New York, New Orleans hospitals reel as U.S. coronavirus death toll tops 1,000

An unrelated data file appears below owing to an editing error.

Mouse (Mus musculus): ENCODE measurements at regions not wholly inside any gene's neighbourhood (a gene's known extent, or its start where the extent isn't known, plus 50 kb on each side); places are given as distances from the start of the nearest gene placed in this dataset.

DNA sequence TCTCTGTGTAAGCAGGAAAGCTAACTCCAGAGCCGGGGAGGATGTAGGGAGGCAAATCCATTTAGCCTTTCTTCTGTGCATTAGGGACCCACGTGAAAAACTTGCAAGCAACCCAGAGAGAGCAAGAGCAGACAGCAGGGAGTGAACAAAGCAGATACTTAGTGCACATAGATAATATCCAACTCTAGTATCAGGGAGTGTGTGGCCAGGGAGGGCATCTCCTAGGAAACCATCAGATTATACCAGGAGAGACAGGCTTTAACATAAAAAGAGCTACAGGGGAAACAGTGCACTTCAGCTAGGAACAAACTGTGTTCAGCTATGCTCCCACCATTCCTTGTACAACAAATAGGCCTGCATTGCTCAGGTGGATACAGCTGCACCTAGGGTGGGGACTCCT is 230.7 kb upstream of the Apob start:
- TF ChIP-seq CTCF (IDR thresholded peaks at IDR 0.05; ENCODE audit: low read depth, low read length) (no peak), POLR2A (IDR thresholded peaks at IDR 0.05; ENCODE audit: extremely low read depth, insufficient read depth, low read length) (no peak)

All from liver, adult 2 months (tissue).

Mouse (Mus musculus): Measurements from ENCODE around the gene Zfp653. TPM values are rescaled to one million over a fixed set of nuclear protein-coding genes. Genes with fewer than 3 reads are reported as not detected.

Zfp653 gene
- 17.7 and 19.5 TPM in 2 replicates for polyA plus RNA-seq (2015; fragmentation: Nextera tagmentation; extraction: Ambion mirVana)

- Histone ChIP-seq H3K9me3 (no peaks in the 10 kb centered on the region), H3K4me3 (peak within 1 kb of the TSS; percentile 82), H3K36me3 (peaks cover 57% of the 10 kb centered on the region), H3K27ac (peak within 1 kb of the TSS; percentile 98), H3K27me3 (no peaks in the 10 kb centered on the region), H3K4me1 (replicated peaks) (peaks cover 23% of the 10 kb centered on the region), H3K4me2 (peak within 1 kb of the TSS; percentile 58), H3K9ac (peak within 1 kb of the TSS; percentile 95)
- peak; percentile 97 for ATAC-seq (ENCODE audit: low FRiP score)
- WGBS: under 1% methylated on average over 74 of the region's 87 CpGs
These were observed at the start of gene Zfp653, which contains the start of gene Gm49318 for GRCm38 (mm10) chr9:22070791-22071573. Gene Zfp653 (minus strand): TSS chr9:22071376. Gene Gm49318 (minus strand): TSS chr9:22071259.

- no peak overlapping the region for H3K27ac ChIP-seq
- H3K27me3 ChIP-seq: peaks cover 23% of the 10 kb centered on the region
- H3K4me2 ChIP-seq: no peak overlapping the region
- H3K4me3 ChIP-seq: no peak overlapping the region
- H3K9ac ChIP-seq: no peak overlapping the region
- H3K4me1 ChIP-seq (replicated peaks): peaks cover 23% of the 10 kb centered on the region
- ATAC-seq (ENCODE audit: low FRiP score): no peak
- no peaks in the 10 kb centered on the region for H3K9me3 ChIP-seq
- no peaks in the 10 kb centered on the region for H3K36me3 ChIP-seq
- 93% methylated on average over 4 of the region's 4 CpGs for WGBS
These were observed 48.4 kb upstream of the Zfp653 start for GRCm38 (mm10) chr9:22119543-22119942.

(Reuters) – As the coronavirus pandemic’s U.S. death toll topped 1,000 people, hospitals and government authorities in New York, New Orleans and other hot spots grappled on Thursday with a surge in cases and a dire shortage of supplies, staff and sick beds. Medical facilities were running short of ventilators and protective masks and were hampered by limited testing capacity as the number of confirmed U.S. cases of COVID-19, the respiratory disease caused by the virus, stood at about 70,000. New York Governor Andrew Cuomo said that under almost any realistic scenario his state’s existing hospital capacity would be overwhelmed. The expected shortfall of ventilators – machines that support breathing for people who have lost the ability on their own – was substantial, the governor said. “The number of ventilators we need is so astronomical – it’s not like they have them sitting in the warehouse,” Cuomo told a news conference. “There is no stockpile available.” The state’s death toll stood at 385, up from 285 a day earlier, the highest in the country. The number of infections rose to 37,000, or about half the U.S. total. The goal is to get to a capacity of 140,000 hospital beds, up from the current 53,000, and authorities are scouting new sites, Cuomo said. Asked about media reports of some New York City healthcare workers resorting to using plastic trash bags to try to protect themselves, Cuomo acknowledged issues with the distribution of protective equipment and said there was enough in stock for the “immediate need” but not for the longer term. At Elmhurst Hospital in New York’s borough of Queens, about a hundred people, many wearing masks with their hoods pulled up, stood in line behind barriers outside the emergency room entrance, waiting to enter a tent to be screened for the coronavirus. The federal government was sending “everything we can” to help New York including ventilators, gloves and protective masks for use in hospitals, White House trade adviser Peter Navarro said. “But we’ve also got an emerging problem in New Orleans. We got Detroit, we’ve got Chicago, Seattle, California, my home state. Like I said, there’s planes in the air everywhere now,” Navarro added. A running tally kept by Johns Hopkins University showed that at least 1,070 people in the United States had died from COVID-19, which has proven especially dangerous to the elderly and people with pre-existing medical conditions. While New York is the current coronavirus epicenter in the United States, Louisiana – driven by a dire situation in New Orleans, its biggest city – could be the next one. Dr. Rebekah Gee, head of Louisiana State University’s healthcare services division, said that Mardi Gras, when 1.4 million tourists descended on New Orleans for celebrations that included tightly packed street parades, fueled the city’s outbreak. “You can manufacture masks, you can create more beds. But what you can’t manufacture is workforce. You can make a mask in a day. You can’t make a pulmonary critical care doc in a day,” Gee said on Wednesday. Warner Thomas, chief executive at Ochsner Medical Center, Louisiana’s largest hospital system, added: “We are seeing an escalation in cases across our system.” Underscoring the threat to healthcare workers striving to cope with the pandemic, Thomas said 300 Ochsner employees were under quarantine, including 60 diagnosed with COVID-19. UNEMPLOYMENT ZOOMS About half the United States was under stay-at-home orders to try to curb the spread of the virus, with its side effects of strangling the economy and unleashing a wave of layoffs. The number of Americans filing claims for unemployment benefits last week soared to a record of nearly 3.28 million, the Labor Department reported, nearly five times the previous weekly record of 695,000 during the 1982 recession. The report may understate the problem as the official statistics typically have not included the self-employed or independent contractors. Federal Reserve Chair Jerome Powell said the United States already “may well be in recession.” The statistics showed that services industries, especially bars and restaurants as well as hotels, were hammered. For the first time in his life, Travis Cumbo, 37, a bartender in St. Augustine, Florida, filed for unemployment. His bar, The Ice Plant, a few blocks from the beach, was closed because of the coronavirus. “My skill set is this: I can make a Dirty Rotten Scoundrel, a whiskey drink, or an Old Fashioned or a mean Moscow Mule,” Cumbo said. “I don’t really know how to do anything else.” Hospitals, laid-off workers and struggling companies will receive badly needed aid under $2 trillion economic stimulus legislation approved by the U.S. Senate late on Wednesday in a 96-0 vote. House of Representatives leaders said they hoped to pass the bill on Friday. President Donald Trump has said he will sign it into law. Anthony Fauci, director of the U.S. National Institute of Allergy and Infectious Diseases, told WNYC public radio that the changing weather could help fight the virus because generally warm and moist conditions are better than a cold, dry winter. Fauci said the virus could return for the next Northern Hemisphere winter. “We hope we get a respite as we get into April, May and June. It is likely to come around next season because it’s a very vigorous virus,” Fauci said. “We’re already seeing more infected people in the Southern Hemisphere now as we head into their winter. So I hope and I think we might get a respite with the weather, which will hopefully give us more time to then prepare for what might be a second round or a seasonal cycling,” Fauci said. Dr. Madalina Opreanu, who practices internal medicine in Lansing, Michigan, said many patients were demanding tests and some were clearly panicking. “Today one patient called our office requesting a prescription for toilet paper and hand sanitizer – no kidding,” Opreanu said. “The whole world got crazy, can you believe it? Not sure if I want to laugh or cry at this request.”